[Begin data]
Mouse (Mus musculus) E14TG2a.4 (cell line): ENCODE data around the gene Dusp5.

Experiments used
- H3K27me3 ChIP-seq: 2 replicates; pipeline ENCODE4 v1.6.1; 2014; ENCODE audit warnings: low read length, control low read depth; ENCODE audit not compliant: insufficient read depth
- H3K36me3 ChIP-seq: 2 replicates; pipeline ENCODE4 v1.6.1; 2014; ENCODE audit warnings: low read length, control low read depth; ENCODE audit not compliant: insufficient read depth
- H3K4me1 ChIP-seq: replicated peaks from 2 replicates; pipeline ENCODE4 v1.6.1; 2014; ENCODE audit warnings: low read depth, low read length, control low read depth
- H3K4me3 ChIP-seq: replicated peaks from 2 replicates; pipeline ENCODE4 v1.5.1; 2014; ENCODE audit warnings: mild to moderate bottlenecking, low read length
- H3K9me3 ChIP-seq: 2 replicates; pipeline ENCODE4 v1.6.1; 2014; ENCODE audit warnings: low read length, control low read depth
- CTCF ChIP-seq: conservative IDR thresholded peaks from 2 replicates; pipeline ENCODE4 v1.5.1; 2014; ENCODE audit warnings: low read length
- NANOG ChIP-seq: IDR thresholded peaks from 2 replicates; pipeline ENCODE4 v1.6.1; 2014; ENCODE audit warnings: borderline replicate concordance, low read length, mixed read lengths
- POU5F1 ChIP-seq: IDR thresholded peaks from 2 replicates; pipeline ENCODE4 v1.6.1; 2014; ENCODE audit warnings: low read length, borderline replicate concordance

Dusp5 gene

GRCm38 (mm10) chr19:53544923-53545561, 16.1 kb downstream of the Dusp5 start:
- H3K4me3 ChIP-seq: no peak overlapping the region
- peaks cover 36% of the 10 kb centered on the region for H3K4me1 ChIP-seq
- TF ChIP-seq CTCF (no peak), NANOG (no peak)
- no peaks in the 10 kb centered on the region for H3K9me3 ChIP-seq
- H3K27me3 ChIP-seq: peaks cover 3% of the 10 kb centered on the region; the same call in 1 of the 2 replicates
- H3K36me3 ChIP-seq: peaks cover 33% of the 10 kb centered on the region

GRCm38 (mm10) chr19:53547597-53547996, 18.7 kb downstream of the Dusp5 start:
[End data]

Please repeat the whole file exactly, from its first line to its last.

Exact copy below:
Mouse (Mus musculus) E14TG2a.4 (cell line): ENCODE data around the gene Dusp5.

Experiments used
- H3K27me3 ChIP-seq: 2 replicates; pipeline ENCODE4 v1.6.1; 2014; ENCODE audit warnings: low read length, control low read depth; ENCODE audit not compliant: insufficient read depth
- H3K36me3 ChIP-seq: 2 replicates; pipeline ENCODE4 v1.6.1; 2014; ENCODE audit warnings: low read length, control low read depth; ENCODE audit not compliant: insufficient read depth
- H3K4me1 ChIP-seq: replicated peaks from 2 replicates; pipeline ENCODE4 v1.6.1; 2014; ENCODE audit warnings: low read depth, low read length, control low read depth
- H3K4me3 ChIP-seq: replicated peaks from 2 replicates; pipeline ENCODE4 v1.5.1; 2014; ENCODE audit warnings: mild to moderate bottlenecking, low read length
- H3K9me3 ChIP-seq: 2 replicates; pipeline ENCODE4 v1.6.1; 2014; ENCODE audit warnings: low read length, control low read depth
- CTCF ChIP-seq: conservative IDR thresholded peaks from 2 replicates; pipeline ENCODE4 v1.5.1; 2014; ENCODE audit warnings: low read length
- NANOG ChIP-seq: IDR thresholded peaks from 2 replicates; pipeline ENCODE4 v1.6.1; 2014; ENCODE audit warnings: borderline replicate concordance, low read length, mixed read lengths
- POU5F1 ChIP-seq: IDR thresholded peaks from 2 replicates; pipeline ENCODE4 v1.6.1; 2014; ENCODE audit warnings: low read length, borderline replicate concordance

Dusp5 gene

GRCm38 (mm10) chr19:53544923-53545561, 16.1 kb downstream of the Dusp5 start:
- H3K4me3 ChIP-seq: no peak overlapping the region
- peaks cover 36% of the 10 kb centered on the region for H3K4me1 ChIP-seq
- TF ChIP-seq CTCF (no peak), NANOG (no peak)
- no peaks in the 10 kb centered on the region for H3K9me3 ChIP-seq
- H3K27me3 ChIP-seq: peaks cover 3% of the 10 kb centered on the region; the same call in 1 of the 2 replicates
- H3K36me3 ChIP-seq: peaks cover 33% of the 10 kb centered on the region

GRCm38 (mm10) chr19:53547597-53547996, 18.7 kb downstream of the Dusp5 start: